Oh, and the pedestrian bridge to get fans from their cars to their seats still isn’t open, but is promised to be by opening day in two weeks. Though “open” doesn’t mean “finished,” which apparently means you’ll be able to walk across it and it won’t fall down or anything, but it may still resemble a construction site.

Any Braves season ticket holders out there who actually attended this game? Very curious to hear your impressions, so please chime in in comments. (As should anyone who watched the game on TV and has thoughts.)

Braves say their spring-training subsidy demand is a trade secret, because Pitbull

Not content with the $355 million they’re getting from Cobb County taxpayers for their new regular-season stadium, the owners of the Atlanta Braves are also seeking public money to build a new $80 million spring-training complex in Sarasota, Florida. (They apparently gave up on Gary Sheffield’s insane plan for $662 million sports complex just north of St. Petersburg.) As Shadow of the Stadium reports, the Braves are hoping to put in a total of diddly-squat towards the cost, while the city, county, state (using its demented sports tax rebate program that a local legislator is trying to repeal), and a private developer split it four ways.

I’d tell you more about the funding details, but as SoS’s (and WTSP-TV’s) Noah Pransky discovered when he filed a public records request on the proposed deal, both the Braves owners and Sarasota County say they shouldn’t have to tell anyone about it because of the Pitbull Precedent:

When 10Investigates requested the public records that had been prepared to this point, county spokesperson Jason Bartolone responded that the Braves “have asserted confidentiality rights” under Florida State Statute 288.075, which aims to protect proprietary business information and trade secrets in public-private economic development deals.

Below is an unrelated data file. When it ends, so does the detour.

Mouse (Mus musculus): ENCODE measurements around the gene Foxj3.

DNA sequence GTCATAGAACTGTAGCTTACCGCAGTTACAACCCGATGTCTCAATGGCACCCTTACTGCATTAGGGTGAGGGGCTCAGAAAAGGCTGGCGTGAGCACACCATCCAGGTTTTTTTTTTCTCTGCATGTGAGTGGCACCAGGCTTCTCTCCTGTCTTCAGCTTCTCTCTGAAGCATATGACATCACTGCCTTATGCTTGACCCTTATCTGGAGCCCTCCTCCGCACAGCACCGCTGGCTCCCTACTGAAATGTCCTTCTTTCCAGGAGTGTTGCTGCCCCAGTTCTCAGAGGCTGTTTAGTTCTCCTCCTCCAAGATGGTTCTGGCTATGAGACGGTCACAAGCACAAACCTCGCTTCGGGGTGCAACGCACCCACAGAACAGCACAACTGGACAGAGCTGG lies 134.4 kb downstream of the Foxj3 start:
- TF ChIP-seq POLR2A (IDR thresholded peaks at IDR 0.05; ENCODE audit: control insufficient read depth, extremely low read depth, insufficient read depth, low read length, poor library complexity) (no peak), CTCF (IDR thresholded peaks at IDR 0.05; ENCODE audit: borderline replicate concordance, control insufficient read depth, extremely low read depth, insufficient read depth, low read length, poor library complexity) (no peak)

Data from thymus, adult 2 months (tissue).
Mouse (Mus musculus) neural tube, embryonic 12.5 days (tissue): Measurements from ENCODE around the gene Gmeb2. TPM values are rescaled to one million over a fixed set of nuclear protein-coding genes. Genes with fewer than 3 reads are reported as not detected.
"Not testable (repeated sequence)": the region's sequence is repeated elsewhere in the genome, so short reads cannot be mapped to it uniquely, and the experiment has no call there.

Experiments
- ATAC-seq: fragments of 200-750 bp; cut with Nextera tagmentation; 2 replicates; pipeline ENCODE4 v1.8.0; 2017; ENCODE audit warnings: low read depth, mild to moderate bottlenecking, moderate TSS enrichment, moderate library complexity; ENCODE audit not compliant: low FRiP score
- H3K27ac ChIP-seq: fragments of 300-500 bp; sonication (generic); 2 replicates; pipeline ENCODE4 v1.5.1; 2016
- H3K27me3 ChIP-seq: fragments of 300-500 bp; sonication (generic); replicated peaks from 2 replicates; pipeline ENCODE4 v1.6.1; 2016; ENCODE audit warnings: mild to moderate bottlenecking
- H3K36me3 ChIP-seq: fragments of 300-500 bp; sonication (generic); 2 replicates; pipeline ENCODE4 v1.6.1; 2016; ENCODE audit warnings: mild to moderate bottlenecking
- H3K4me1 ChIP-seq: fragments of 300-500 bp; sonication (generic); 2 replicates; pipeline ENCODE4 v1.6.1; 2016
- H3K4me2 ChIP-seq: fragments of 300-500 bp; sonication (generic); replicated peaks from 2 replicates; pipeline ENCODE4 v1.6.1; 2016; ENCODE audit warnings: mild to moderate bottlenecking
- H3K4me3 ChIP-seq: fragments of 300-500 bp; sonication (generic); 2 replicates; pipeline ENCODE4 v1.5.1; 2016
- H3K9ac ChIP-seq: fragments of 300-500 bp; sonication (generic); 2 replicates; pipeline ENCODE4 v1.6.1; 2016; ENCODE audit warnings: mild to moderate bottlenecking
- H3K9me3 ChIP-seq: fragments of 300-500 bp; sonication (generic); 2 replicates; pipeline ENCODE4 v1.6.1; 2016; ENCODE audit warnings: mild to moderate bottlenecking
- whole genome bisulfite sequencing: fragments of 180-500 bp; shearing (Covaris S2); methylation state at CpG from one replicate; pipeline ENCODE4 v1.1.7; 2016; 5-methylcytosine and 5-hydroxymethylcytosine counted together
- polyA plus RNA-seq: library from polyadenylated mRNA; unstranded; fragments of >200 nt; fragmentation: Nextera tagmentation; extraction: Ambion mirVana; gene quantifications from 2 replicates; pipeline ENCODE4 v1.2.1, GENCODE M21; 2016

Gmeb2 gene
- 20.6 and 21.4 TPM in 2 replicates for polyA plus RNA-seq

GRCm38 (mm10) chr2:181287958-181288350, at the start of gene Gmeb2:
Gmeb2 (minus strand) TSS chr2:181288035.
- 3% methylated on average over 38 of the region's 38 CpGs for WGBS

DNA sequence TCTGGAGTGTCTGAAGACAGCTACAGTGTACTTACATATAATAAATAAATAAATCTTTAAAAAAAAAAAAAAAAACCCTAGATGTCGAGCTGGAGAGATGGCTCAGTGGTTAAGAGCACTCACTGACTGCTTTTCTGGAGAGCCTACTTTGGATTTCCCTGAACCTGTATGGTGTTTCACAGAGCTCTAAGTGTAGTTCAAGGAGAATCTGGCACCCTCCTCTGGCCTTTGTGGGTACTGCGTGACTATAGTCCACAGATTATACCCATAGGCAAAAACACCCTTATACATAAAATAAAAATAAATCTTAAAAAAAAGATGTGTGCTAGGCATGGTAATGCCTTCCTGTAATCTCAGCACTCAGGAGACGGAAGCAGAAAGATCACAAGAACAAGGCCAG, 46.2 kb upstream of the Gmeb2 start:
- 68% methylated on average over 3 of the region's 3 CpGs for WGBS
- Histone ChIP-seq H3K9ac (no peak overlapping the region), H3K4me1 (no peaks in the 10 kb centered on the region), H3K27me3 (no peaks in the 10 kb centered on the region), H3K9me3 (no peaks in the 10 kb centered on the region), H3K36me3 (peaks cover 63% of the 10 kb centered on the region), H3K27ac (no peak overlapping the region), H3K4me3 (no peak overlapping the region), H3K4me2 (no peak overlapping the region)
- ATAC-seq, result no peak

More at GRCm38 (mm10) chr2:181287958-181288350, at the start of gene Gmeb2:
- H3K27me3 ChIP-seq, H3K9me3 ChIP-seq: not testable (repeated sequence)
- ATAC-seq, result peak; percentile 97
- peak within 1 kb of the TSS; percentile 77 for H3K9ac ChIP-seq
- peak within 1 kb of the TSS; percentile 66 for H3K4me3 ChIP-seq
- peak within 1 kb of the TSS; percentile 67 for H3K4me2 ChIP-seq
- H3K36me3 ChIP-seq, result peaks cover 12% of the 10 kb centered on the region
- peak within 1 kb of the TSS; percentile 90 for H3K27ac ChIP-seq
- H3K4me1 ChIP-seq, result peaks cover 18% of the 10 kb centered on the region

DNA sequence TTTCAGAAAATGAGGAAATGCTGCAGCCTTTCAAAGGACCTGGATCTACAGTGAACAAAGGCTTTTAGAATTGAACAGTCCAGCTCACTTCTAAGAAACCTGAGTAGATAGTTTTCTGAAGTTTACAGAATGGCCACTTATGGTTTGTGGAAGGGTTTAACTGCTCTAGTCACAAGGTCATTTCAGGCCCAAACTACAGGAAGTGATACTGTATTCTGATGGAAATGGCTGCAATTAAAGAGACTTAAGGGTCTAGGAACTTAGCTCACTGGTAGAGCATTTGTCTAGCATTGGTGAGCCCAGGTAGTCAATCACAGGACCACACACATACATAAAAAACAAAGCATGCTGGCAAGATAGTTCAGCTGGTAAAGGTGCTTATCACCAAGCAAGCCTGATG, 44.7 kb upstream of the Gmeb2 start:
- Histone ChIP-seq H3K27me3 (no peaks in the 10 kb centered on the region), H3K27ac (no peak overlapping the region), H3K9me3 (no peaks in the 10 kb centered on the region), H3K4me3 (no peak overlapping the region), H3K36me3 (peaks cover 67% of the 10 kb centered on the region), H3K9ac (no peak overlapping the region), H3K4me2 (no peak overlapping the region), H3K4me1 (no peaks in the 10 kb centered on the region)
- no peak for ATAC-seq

FSS 288.075 is one of the same exemptions used by rapper Pitbull and public agency Visit Florida to deny 10Investigates’ 2015 public records request into the artist’s taxpayer-funded tourism contract. The secrecy and controversy surrounding the deal, later disclosed to be worth $1 million, wound up costing three of the agency’s top executives their jobs.

If, like me, you didn’t follow the Pitbull scandal at the time, it went like this: Visit Florida, the state tourism agency, hired the Cuban-American rapper to make a promotional video called “Sexy Beaches,” which if you’ve ever heard Pitbull is pretty much his entire musical wheelhouse. Florida House Speaker Richard Corcoran called the result “reprehensible,” and demanded to know how much the state was paying Pitbull for his services. Pitbull and Visit Florida refused, saying their contract was a “trade secret.” Corcoran sued. Pitbull then tweeted out the details of his contract, which included $1 million in payments for this autotuned slice of hell, among other things.

That went so well that the Braves and Sarasota County have decided that their contract is a trade secret too, even if it doesn’t involve meeting sexy strangers in the lobby. (I mean, I really hope it doesn’t.) It’s not clear yet whether Pransky is preparing a lawsuit, but I’d keep an eye on the Braves Twitter feed just in case.

Braves demand $14m more for roads, because county didn’t say “Simon Says” in spending first $70m

Looks like having Mike Boyce running Cobb County instead of Tim Lee is already having some consequences: The Atlanta Braves just demanded an extra $14 million for roads and sidewalks around their new stadium opening in April, and the Cobb County Commission is telling them to get lost:

The dispute has been on-going since December, with origins that date to the earliest agreements forged by the county and team in 2013 and 2014. Those contracts require that $14 million in public funds be spent on transportation improvements, and are vague as to the exact projects covered by the money.

Cobb transportation director Jim Wilgus wrote in a Dec. 2 memo to County Manager David Hankerson that taxpayers have already spent $69.5 million on nine road projects for the stadium and privately owned, mixed-use development.

“We feel this satisfies Cobb County’s transportation improvement contribution,” Wilgus wrote in the memo.